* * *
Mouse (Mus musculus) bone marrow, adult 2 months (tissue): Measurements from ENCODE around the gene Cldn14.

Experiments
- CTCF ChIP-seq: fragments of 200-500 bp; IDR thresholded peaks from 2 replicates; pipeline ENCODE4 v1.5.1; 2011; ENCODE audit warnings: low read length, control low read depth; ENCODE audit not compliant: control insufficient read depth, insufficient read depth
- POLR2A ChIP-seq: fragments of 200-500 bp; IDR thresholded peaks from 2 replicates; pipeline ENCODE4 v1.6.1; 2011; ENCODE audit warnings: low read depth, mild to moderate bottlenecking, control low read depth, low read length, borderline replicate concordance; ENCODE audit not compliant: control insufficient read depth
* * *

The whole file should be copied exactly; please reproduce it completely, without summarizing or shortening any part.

Mouse (Mus musculus) bone marrow, adult 2 months (tissue): Measurements from ENCODE around the gene Cldn14.

Experiments
- CTCF ChIP-seq: fragments of 200-500 bp; IDR thresholded peaks from 2 replicates; pipeline ENCODE4 v1.5.1; 2011; ENCODE audit warnings: low read length, control low read depth; ENCODE audit not compliant: control insufficient read depth, insufficient read depth
- POLR2A ChIP-seq: fragments of 200-500 bp; IDR thresholded peaks from 2 replicates; pipeline ENCODE4 v1.6.1; 2011; ENCODE audit warnings: low read depth, mild to moderate bottlenecking, control low read depth, low read length, borderline replicate concordance; ENCODE audit not compliant: control insufficient read depth